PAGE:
Education

The relevance of other attributes than time and money in route choice behavior

Overcrowded city centers, acid rain, smog, fatal accidents and traffic jams. These problems are only a small selection of side effects caused by the apparently ever increasing amount of road users. In most cases these road users don't pay an amount proportional to the harm they cause. This will change when road pricing systems become more mature. In the near future it will -technically- be possible to let road users pay for the effects they cause: to internalize the costs of the externalities. Some of the systems are already introduced, on many more places in the world road pricing will be introduced in the near future. Most of the proposed systems are targeting on only one externality, which is sometimes pollution, but mostly congestion.

But no matter which road pricing technique is used, to determine the effect of the pricing scheme, the behavior of drivers must be investigated. In most studies, the attributes where drivers base their route choice decisions on are reduced to money and time. The externalities are monetarized, a certain route becomes more expensive and based on the value of time the driver will decide if he cancels his trip, takes another route or pays the extra fee. As a consequence, when the value of time is known for a driver or a group of drivers, the behavior under a certain price scheme can be calculated.

Although this could be a useful estimation, most literature doesn't give any evidence of the irrelevance of other factors. What about pollution? What about safety of the driver? Is there any difference between male and female drivers or does age influence the decision making process of a driver? And what about the perception of travel time using a certain route? In this study the relevance of these attributes will be investigated. A Stated Preference survey will be conducted to reveal the necessary data. This data is used as input in a discrete choice model, most likely a multinomial logit model with a path-size correction factor. This model is used to determine the relevance of the involved attributes.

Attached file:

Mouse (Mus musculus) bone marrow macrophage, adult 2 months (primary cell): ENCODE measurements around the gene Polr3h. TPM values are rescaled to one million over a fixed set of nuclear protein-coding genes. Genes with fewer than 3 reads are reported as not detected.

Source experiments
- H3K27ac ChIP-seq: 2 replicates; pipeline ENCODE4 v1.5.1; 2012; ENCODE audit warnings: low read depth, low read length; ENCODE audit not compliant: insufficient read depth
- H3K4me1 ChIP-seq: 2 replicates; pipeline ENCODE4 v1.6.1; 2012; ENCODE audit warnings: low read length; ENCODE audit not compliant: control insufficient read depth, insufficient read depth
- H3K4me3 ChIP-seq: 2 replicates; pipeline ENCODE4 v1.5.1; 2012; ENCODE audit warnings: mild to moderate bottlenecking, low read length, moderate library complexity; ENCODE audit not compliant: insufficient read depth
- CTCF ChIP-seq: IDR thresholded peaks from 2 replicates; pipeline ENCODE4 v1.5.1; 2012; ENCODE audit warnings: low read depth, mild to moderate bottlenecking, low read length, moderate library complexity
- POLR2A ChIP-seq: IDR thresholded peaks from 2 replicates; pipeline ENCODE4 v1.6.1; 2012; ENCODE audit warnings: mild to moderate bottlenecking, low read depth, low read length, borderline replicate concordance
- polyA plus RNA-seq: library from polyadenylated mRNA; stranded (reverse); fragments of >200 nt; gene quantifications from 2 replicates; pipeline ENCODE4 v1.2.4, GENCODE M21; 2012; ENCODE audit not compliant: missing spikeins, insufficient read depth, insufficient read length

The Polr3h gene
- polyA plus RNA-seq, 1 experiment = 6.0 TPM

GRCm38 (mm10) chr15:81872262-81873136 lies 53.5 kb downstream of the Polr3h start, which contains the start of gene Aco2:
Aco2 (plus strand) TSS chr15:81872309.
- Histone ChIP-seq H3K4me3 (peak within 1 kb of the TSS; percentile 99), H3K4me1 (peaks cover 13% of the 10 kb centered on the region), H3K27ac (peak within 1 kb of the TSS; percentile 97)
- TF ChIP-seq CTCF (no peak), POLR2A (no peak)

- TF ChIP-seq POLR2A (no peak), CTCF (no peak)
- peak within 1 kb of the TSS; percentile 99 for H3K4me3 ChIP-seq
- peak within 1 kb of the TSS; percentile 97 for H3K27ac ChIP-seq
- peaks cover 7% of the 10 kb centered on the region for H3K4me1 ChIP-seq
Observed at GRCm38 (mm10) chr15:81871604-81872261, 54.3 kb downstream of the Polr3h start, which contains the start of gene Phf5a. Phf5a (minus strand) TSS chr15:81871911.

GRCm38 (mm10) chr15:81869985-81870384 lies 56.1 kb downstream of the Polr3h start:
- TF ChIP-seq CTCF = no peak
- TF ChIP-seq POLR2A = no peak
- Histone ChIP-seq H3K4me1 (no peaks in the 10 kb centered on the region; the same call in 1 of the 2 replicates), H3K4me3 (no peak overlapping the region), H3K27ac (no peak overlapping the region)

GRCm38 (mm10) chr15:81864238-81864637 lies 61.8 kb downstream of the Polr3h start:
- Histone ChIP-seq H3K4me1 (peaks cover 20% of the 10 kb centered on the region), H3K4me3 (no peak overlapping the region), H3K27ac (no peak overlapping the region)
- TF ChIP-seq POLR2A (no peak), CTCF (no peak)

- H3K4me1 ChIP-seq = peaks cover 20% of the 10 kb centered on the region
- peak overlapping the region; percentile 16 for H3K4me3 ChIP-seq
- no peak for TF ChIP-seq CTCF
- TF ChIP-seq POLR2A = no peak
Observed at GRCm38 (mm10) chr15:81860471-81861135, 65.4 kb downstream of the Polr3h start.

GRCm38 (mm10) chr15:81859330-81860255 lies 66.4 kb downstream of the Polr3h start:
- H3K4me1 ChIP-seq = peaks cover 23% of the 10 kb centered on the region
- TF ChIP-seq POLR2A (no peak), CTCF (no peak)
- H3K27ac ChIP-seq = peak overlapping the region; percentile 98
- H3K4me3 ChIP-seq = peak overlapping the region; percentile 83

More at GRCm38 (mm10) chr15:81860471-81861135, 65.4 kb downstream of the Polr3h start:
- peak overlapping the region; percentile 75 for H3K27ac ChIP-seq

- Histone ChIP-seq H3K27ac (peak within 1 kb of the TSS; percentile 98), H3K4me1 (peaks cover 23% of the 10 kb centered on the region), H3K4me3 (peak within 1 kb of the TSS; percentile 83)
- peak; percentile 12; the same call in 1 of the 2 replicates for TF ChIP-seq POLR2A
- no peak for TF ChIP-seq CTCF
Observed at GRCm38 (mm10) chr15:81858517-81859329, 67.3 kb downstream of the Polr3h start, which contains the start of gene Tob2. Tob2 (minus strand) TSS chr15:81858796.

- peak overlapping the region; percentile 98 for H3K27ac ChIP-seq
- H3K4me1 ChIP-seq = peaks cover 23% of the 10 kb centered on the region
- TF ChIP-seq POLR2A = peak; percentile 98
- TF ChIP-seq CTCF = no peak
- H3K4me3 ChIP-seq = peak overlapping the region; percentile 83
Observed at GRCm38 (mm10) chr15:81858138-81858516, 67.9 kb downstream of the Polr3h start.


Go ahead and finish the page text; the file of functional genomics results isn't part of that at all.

The attributes which will be investigated are:

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Pollution

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Noise

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Drivers’ safety

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Other road users safety

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Presence of other road users

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Time

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Money